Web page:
Wednesday, June 7, 2017

Rin Along Tips ++ Basting Tips

I have been seeing some wonderful Rin blocks showing up on Instagram, such great combinations of fabrics and colors. You can find them all right here: #rinalong

I am sharing some tips today about basting your applique shapes and applique thread. Cindy is sharing her progress on the blocks, so you can hop over to her blog to check them out (I got to see them in person over the weekend and they look awesome).

1. Measuring Gauge

When doing needle turned applique using Carolyn Friedlander's technique, you want the basting stitches to be a consistent 1/4".  Carolyn recommended using the Dritz Quilting 14-in-1 Measuring Gauge (affiliate link). I purchased the measuring gauge and found it very helpful to check my seam allowance. The gauge was small enough to fit in my travel sewing kit and fit in my hand well. I was worried that by eye balling the seam allowance, the seam would actually wind up too wide, but found that when I was basting I tended towards a scant 1/4" instead of a full 1/4".

2.  Finger Gauge

Cindy saw another great tip on the internet for keeping a 1/4" seam allowance while basting. You can put a mark on your finger nail a 1/4" from the tip and use that to check your seam allowance as you baste.  This method worked well and was free.  The only downside was that the line did tend to rub off a bit too easily.

3.  Machine Basting

My final basting tip is also from Cindy and is a real time saver, basting the circle sides (not the scalloped sides) of the Rin rings using the sewing machine.  I loaded my machine with a contrasting thread and stitched a 1/4" seam allowance using a large (4.0 on my Bernina) stitch size.  I will still hand baste the scallop portions of the rings, but being able to machine baste part of the rings was a real time saver.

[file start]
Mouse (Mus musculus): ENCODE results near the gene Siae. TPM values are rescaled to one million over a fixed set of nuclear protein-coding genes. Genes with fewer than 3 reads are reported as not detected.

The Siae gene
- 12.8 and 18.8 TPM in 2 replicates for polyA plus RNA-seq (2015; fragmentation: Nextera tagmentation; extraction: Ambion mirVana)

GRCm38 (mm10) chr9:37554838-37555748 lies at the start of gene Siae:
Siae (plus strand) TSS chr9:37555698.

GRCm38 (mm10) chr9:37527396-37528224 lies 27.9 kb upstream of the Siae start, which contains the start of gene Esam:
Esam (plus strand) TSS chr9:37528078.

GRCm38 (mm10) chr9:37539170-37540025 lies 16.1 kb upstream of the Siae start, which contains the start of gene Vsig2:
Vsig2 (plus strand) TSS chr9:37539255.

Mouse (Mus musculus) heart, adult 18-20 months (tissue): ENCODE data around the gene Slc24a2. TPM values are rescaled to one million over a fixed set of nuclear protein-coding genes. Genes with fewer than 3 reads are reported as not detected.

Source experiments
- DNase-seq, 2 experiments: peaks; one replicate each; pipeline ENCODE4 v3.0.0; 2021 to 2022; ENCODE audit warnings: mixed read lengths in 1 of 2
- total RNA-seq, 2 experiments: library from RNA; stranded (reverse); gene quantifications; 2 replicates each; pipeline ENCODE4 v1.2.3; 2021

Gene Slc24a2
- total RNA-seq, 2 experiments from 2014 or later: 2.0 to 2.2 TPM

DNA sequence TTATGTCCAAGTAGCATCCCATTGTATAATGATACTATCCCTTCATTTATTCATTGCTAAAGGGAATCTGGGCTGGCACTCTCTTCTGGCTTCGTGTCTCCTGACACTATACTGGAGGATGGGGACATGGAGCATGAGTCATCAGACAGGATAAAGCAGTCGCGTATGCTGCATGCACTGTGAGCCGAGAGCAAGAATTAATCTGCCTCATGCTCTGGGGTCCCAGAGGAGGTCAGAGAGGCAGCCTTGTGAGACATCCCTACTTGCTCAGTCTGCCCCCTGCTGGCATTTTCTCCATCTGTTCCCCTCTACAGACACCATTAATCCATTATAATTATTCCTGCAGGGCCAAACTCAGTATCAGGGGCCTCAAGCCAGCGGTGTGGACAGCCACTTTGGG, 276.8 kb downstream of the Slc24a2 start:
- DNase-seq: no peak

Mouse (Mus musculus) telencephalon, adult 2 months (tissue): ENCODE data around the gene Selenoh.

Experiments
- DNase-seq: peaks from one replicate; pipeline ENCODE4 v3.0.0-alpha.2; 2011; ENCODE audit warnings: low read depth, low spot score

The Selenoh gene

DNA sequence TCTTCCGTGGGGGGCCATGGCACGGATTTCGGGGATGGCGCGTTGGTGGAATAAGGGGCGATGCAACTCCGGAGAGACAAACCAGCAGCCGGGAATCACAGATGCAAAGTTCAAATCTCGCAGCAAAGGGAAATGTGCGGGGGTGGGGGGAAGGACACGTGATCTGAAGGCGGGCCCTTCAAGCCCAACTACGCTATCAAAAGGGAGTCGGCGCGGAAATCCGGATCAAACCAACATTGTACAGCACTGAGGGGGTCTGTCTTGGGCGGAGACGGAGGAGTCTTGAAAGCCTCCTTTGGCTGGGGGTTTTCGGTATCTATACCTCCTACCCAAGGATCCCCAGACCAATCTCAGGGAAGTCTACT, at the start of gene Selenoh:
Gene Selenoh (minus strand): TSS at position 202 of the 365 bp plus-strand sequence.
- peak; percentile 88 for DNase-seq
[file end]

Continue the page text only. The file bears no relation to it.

1. I have seen the machine baste line somewhere , and think I used it once, many years ago, it gives an easy line to turn the fabric under. But that gauge, how innovative.

  2. I've had that gauge for eons, it came as an accessory with my first sewing machine many years ago. I use it all the time. It is the handiest tool!

  3. Some people who tat will actually have marks tattooed on their fingers to keep their stitches even.

  4. Funny, Cheryl, I never felt the need to be really strict about the 1/4 basting (or maybe I just eyeball it really well). Those pieces are large and maybe that makes the differences. Great list of hints - I just got a tool similar to the dritz tool, in my Westalee ruler set, so I now have another use for it.

  5. There really are some striking blocks being made; I still need to finish basting my second block so these tips are timely for me. Thanks!

  6. I have been using the Dritz sewing guide since I found one back when I was sewing my clothing in high school. Love that little thing!

  7. I am enjoying the rin along. I have no time to do this, but I adore the efforts and results of all of you. Absolutely marvelous

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  9. The machine basting seems like a real time saver!


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